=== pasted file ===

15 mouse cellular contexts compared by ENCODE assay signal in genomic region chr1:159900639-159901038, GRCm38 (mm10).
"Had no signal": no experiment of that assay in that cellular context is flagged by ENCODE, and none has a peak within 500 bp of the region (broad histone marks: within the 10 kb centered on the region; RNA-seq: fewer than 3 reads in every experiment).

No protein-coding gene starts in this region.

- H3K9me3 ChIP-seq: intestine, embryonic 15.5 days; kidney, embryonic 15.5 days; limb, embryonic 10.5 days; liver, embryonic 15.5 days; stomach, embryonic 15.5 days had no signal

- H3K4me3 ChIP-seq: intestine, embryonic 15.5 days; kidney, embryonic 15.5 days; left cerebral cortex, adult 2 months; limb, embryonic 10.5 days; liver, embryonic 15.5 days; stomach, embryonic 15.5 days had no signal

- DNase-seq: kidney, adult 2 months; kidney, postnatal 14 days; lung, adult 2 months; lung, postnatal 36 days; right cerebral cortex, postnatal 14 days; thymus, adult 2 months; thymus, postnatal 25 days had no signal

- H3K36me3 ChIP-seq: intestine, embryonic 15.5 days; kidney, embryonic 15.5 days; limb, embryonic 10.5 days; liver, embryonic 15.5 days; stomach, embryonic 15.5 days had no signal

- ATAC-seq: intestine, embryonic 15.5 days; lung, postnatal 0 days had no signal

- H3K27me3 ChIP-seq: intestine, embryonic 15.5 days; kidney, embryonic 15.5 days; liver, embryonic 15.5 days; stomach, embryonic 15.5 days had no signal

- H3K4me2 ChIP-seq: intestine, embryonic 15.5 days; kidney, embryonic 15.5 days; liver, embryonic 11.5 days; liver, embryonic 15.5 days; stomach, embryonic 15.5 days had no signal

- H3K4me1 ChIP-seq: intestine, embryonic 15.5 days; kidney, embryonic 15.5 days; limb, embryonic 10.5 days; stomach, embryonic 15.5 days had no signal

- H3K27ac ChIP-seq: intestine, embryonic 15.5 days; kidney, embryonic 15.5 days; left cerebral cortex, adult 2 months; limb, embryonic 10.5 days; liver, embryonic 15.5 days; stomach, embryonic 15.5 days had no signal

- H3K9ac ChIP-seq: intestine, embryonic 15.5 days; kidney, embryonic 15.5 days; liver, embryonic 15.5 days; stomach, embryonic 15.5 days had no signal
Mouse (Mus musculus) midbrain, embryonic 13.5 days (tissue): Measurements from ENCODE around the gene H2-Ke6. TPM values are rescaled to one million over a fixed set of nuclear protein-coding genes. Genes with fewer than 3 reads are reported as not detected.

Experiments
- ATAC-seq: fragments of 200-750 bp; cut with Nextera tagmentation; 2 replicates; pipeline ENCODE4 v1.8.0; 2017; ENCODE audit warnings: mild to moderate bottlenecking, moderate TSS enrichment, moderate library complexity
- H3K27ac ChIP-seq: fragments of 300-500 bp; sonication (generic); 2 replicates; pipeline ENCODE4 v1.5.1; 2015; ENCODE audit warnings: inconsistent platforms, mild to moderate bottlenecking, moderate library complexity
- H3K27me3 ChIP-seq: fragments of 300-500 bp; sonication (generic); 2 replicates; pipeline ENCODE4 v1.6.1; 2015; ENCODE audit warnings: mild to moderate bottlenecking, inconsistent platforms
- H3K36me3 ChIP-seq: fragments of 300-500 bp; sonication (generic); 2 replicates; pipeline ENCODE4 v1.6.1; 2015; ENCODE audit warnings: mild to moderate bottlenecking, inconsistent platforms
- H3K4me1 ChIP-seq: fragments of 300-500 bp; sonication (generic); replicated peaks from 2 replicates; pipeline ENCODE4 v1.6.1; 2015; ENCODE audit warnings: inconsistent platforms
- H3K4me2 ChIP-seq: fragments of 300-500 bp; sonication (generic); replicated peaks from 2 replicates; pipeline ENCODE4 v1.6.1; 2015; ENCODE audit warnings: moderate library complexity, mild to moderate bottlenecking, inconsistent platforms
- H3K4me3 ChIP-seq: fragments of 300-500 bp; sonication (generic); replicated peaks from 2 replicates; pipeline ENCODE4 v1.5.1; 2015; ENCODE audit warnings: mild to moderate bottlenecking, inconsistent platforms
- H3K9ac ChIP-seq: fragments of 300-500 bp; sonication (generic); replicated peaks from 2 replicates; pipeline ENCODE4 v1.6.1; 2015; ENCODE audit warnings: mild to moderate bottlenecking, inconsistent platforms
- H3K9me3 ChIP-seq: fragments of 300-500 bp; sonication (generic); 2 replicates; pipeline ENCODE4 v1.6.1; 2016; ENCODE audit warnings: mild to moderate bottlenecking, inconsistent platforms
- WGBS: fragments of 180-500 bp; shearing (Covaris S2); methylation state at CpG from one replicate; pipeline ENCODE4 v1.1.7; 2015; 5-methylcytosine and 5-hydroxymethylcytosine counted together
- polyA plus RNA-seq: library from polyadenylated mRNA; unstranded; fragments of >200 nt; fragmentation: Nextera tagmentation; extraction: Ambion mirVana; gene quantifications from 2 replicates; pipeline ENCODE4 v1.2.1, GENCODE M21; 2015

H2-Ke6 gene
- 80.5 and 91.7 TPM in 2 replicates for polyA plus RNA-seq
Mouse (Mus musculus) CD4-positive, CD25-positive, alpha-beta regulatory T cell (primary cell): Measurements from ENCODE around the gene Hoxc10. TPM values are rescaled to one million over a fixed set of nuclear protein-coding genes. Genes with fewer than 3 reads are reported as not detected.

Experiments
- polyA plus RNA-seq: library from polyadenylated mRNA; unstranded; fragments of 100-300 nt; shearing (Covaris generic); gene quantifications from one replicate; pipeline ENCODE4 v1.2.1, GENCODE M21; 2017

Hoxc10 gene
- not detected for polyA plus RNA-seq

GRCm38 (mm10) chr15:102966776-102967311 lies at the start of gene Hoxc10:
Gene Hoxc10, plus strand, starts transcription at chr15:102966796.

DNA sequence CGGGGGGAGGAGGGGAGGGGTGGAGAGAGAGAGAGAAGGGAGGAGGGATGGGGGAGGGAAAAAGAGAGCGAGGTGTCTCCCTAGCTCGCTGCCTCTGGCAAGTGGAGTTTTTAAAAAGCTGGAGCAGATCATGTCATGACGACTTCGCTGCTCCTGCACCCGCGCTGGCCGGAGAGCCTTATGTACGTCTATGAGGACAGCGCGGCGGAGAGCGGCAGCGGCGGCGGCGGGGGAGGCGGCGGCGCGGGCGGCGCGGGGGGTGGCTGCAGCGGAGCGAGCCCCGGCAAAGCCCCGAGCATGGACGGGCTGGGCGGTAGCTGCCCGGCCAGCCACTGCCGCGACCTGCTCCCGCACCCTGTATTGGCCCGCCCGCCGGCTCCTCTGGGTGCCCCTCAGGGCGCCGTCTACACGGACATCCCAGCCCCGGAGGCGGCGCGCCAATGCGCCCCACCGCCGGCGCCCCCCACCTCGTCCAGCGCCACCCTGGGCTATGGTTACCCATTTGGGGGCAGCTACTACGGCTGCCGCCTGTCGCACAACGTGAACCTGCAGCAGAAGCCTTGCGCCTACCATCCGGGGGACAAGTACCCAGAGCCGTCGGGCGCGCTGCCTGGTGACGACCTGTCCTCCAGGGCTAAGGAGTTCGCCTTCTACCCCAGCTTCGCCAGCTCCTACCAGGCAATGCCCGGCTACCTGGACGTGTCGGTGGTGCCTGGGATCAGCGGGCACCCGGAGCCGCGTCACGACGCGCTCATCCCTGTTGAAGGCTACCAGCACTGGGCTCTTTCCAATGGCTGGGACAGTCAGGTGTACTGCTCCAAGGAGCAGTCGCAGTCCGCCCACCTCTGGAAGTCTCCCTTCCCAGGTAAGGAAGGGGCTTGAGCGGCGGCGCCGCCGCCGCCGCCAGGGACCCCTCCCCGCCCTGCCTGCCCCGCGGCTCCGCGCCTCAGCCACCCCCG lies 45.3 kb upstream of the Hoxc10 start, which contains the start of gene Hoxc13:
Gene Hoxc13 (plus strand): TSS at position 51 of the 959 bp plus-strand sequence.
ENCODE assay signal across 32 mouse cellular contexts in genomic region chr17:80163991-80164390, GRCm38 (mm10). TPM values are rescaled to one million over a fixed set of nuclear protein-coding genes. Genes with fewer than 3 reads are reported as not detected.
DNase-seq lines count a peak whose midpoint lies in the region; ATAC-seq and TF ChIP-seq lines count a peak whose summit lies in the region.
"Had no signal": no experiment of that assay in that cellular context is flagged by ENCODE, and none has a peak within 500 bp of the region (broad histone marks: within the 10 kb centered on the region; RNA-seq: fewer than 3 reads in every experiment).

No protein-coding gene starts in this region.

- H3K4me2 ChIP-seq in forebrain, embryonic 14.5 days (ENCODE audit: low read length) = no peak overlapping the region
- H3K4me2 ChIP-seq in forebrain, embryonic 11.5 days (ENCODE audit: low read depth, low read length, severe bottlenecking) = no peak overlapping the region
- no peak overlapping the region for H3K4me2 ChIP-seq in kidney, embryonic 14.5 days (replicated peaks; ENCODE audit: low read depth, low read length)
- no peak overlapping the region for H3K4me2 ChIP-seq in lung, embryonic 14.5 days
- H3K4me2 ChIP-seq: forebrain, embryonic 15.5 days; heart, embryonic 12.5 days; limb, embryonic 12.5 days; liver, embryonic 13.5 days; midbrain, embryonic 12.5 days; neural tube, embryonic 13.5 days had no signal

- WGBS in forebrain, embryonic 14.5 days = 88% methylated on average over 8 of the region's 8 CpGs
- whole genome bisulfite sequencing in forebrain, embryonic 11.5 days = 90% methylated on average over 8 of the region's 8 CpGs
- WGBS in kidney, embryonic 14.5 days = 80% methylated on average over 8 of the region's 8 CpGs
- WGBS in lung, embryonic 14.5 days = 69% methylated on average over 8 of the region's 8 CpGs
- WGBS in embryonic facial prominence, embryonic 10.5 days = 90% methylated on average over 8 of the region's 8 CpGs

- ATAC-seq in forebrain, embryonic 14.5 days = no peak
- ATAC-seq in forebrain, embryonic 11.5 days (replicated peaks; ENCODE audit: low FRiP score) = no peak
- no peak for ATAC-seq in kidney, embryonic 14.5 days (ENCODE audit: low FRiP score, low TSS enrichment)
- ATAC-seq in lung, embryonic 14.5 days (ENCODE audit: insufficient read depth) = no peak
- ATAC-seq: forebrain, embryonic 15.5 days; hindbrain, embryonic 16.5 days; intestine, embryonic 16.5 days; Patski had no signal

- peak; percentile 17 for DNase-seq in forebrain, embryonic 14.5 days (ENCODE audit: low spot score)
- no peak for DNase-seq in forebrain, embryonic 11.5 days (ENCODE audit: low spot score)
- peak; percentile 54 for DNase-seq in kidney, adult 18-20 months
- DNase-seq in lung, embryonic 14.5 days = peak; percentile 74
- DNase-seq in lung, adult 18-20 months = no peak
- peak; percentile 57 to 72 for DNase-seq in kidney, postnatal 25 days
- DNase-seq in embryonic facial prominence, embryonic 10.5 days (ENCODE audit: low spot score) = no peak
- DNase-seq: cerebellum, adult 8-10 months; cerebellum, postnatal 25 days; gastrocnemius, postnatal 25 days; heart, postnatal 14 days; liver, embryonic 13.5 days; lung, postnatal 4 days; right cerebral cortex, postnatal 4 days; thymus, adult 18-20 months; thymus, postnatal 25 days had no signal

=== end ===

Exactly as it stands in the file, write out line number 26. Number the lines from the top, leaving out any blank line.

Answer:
- polyA plus RNA-seq: library from polyadenylated mRNA; unstranded; fragments of >200 nt; fragmentation: Nextera tagmentation; extraction: Ambion mirVana; gene quantifications from 2 replicates; pipeline ENCODE4 v1.2.1, GENCODE M21; 2015